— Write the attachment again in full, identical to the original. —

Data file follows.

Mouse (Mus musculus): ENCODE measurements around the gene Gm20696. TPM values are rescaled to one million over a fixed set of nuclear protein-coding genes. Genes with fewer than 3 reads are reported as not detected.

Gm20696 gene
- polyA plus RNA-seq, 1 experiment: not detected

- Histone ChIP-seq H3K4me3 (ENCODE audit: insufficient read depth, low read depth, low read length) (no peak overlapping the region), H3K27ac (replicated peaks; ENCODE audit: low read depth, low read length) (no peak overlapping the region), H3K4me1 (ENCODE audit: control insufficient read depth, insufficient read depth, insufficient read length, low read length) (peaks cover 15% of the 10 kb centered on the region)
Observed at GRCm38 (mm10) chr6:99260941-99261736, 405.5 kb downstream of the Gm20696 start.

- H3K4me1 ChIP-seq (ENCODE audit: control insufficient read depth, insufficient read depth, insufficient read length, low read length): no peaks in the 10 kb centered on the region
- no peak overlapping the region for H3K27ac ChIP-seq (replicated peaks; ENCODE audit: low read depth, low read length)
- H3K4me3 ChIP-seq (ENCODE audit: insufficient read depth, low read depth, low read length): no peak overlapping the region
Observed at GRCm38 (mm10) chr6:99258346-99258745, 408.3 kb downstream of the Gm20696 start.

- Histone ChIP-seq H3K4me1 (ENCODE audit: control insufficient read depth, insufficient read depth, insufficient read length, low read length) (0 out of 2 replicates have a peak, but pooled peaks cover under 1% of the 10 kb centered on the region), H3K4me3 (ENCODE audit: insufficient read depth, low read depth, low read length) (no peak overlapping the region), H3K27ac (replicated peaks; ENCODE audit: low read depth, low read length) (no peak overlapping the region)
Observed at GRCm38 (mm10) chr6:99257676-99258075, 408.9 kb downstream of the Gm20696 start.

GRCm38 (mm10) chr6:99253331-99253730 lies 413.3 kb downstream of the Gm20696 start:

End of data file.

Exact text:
Mouse (Mus musculus): ENCODE measurements around the gene Gm20696. TPM values are rescaled to one million over a fixed set of nuclear protein-coding genes. Genes with fewer than 3 reads are reported as not detected.

Gm20696 gene
- polyA plus RNA-seq, 1 experiment: not detected

- Histone ChIP-seq H3K4me3 (ENCODE audit: insufficient read depth, low read depth, low read length) (no peak overlapping the region), H3K27ac (replicated peaks; ENCODE audit: low read depth, low read length) (no peak overlapping the region), H3K4me1 (ENCODE audit: control insufficient read depth, insufficient read depth, insufficient read length, low read length) (peaks cover 15% of the 10 kb centered on the region)
Observed at GRCm38 (mm10) chr6:99260941-99261736, 405.5 kb downstream of the Gm20696 start.

- H3K4me1 ChIP-seq (ENCODE audit: control insufficient read depth, insufficient read depth, insufficient read length, low read length): no peaks in the 10 kb centered on the region
- no peak overlapping the region for H3K27ac ChIP-seq (replicated peaks; ENCODE audit: low read depth, low read length)
- H3K4me3 ChIP-seq (ENCODE audit: insufficient read depth, low read depth, low read length): no peak overlapping the region
Observed at GRCm38 (mm10) chr6:99258346-99258745, 408.3 kb downstream of the Gm20696 start.

- Histone ChIP-seq H3K4me1 (ENCODE audit: control insufficient read depth, insufficient read depth, insufficient read length, low read length) (0 out of 2 replicates have a peak, but pooled peaks cover under 1% of the 10 kb centered on the region), H3K4me3 (ENCODE audit: insufficient read depth, low read depth, low read length) (no peak overlapping the region), H3K27ac (replicated peaks; ENCODE audit: low read depth, low read length) (no peak overlapping the region)
Observed at GRCm38 (mm10) chr6:99257676-99258075, 408.9 kb downstream of the Gm20696 start.

GRCm38 (mm10) chr6:99253331-99253730 lies 413.3 kb downstream of the Gm20696 start: